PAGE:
Temakizushi

24 07 2012

Apparently one of the things you do when you have in-laws is have them around for dinner.

Truth be told my relationship with my lovely in-laws hasn’t really changed since they went from the parents-of-my-partner to parents-in-law. Although, in the same way that something subtle has shifted in the landscape between the Architect and I since the rings-swap, there’s been a slight change with the in-laws too.

It’s hard (and probably a bit pointless) to articulate what that is, but here’s a try. Our communities and societies have rituals, big and small, imbued with socially accepted meaning. It’s a cultural shorthand, really. Over many conversations with a clever friend on this topic, we agreed that sanity exists in balancing trying to change the system and trying to live within that system.

So deciding that I wanted to get married was partly deciding that I did want to access the socially accepted meaning and, I suppose, validate it. That last part being the bit I overthought and struggled with. The thing is, because of what they are, those rituals have a huge amount of power. To be married, to say “this is my husband”, puts our relationship in a certain framework that is built on a whole bunch of assumptions and social rules. That I am definitely not outside of or immune to. Nor is my husband, or his family. Or mine, I suppose. So I think it affects us whether or not we want it to or are conscious of it.

Anyway. Enough of that. Point is, that subtle shift is all for the good. It might all be in my head, but it feels somehow more clear and certain now, and I feel like the in-laws feel that too. So yay. It’s good.

Now where were we? Dinner. I have married a Greek-heritage-Australian boy. I have, over the past however many years, feasted on a range of delicious Greek and Australian morsels cooked by his mum (and sister, and aunties, and so on). In fact, I may be eating baklava right this instant. Time to return the favour and teach them to make sushi (without the 15 year apprenticeship).

Enter temakizushi.  What better for a post-wedding-celebration we’re-all-family-now dinner than Japanese homestyle party cooking? A classic summer party dish (so, perfect for the Brisvegas winter), it takes into account food intolerances and dislikes, is super easy to prepare, has maximum visual impact, and provides interactive eating – what’s not to love?

So what is it? A picture would be useful at this point, but unfortunately we ate it all so fast that I didn’t take one. So here’s a dodgy phone pic of a different temakizushi, at my cousin’s house in Osaka:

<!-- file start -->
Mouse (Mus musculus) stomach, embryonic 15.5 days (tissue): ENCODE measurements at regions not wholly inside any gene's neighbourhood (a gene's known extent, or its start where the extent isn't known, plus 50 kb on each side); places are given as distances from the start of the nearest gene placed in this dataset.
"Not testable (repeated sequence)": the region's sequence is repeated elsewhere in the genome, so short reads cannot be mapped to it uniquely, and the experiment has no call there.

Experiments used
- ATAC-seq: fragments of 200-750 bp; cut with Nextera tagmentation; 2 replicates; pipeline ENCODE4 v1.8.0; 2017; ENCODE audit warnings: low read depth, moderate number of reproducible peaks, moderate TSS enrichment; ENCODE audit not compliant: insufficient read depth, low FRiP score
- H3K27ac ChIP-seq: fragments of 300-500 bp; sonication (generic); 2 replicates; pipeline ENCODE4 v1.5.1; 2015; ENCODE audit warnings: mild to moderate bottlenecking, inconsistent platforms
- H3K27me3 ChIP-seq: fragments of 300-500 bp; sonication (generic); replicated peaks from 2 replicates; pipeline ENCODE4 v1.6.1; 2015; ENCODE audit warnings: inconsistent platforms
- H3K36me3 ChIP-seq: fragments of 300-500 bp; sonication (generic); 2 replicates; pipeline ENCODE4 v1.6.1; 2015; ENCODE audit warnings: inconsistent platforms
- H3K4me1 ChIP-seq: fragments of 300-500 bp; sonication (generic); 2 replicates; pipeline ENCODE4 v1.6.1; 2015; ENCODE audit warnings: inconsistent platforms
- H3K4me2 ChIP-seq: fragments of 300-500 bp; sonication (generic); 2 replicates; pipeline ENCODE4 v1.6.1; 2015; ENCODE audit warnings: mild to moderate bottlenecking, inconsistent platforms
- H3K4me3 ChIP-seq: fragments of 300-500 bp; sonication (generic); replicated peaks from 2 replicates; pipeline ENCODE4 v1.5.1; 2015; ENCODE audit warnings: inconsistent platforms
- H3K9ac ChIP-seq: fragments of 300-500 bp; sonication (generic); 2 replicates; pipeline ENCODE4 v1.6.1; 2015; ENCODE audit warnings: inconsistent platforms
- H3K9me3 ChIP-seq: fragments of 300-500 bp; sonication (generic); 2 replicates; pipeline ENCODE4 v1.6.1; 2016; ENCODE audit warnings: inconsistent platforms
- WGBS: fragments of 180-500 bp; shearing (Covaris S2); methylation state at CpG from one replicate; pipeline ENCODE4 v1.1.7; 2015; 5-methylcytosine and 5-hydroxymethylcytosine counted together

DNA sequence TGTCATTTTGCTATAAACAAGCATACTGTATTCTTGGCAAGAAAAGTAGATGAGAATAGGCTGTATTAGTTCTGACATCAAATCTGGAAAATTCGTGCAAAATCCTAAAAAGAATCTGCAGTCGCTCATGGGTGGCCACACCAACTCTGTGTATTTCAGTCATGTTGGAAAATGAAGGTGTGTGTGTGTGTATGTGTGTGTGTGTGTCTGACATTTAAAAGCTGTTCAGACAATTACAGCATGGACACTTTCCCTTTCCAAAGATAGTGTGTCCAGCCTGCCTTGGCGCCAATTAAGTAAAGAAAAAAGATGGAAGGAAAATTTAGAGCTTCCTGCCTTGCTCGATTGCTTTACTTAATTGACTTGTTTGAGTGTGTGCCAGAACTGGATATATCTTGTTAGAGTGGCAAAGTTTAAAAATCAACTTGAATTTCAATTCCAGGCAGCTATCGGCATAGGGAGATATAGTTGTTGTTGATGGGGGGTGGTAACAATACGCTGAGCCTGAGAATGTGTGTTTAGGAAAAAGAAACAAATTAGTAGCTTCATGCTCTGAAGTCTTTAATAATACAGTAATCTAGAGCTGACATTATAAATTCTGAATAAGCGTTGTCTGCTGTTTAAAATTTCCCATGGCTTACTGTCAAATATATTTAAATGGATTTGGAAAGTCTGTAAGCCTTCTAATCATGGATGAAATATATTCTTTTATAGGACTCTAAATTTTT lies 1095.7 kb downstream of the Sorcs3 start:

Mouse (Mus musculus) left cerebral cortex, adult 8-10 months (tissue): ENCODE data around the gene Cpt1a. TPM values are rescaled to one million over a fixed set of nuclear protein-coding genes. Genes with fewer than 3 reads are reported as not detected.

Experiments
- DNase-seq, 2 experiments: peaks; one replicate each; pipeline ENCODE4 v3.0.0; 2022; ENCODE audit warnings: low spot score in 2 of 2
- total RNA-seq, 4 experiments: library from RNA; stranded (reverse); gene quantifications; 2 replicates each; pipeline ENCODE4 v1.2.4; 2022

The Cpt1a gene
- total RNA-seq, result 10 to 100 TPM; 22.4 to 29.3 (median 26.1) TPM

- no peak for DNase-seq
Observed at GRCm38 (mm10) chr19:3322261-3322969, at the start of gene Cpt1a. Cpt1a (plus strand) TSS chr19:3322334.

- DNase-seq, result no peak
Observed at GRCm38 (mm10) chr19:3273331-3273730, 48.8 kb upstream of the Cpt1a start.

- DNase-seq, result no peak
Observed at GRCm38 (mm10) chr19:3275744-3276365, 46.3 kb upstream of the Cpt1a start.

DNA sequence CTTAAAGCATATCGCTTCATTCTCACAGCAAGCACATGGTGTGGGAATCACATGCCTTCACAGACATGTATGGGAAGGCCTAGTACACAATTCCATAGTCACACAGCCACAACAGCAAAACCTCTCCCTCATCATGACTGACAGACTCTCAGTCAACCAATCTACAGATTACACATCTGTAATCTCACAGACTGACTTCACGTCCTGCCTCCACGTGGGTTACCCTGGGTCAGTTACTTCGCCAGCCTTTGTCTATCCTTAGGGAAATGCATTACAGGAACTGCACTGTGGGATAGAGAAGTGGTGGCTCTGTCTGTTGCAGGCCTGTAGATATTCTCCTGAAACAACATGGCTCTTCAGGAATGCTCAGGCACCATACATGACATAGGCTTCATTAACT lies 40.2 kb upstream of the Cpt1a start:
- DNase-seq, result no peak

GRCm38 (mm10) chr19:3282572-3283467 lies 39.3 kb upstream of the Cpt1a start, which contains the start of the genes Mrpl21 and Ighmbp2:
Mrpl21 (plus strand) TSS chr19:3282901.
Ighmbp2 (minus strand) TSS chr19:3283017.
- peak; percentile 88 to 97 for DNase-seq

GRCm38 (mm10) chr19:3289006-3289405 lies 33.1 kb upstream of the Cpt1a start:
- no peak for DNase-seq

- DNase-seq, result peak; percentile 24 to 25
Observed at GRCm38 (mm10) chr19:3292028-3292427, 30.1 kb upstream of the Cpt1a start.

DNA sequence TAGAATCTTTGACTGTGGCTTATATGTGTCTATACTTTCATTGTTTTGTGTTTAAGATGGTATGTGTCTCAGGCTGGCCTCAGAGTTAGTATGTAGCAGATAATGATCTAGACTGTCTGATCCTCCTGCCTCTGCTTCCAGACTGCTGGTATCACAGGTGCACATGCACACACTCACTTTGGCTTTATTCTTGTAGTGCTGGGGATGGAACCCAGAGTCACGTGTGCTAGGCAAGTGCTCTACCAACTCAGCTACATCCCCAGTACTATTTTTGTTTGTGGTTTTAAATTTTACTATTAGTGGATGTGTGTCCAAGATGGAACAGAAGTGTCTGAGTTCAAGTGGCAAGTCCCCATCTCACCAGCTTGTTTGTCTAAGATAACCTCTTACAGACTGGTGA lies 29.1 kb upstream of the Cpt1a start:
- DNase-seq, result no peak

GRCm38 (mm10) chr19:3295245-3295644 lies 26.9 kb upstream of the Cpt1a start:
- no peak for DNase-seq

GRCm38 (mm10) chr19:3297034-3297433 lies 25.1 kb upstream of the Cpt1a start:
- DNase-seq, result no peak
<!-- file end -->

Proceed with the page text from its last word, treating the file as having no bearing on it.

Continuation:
It’s make your own sushi. A big bowl of sushi rice, a platter or two of different fillings, and a pile of toasted nori (seaweed), and you’re away. Maki at Just Hungry has, as always, the best instructions to make awesome sushi rice (scroll down for the sushi rice). You toast nori by holding it over a heat source (like a gas cooker flame) for a few seconds on each side. And the fillings can be whatever you want.

We had: tuna mayonnaise, rolled egg (tamagoyaki), smoked salmon, cucumber, roasted sweet potato, capsicum, asparagus, green beans, carrot, snow pea sprouts, poached chicken, dill pickles, and fresh tuna and salmon. Yum. You could also have prawns, avocado, celery, roast beef, crab, other types of fish… and so on. All the fillings were sliced long and thin to make it easier to put in the roll. The asparagus, green beans and carrot were lightly steamed and cooled as well.

The method is simple: put a small amount of rice on the rough side of the nori (a small amount is the key – both to being able to roll it and to not filling up on rice!). Add your filling/s of choice, diagonally across the rice. Roll from one corner to make a cone. Dip in soy sauce. Eat. Repeat until bursting.

Note that the cone isn’t essential – you can roll it into a cigar shape, or treat it like a burrito – I just find the cone the easiest shape to eat!

Maki (of course) has more information on temakizushi here.

It was so good (and I overcatered so much) that we had it again the next night, with brother and my other in-law. As the Architect said, two parties from one party meal is a win.

Nom.

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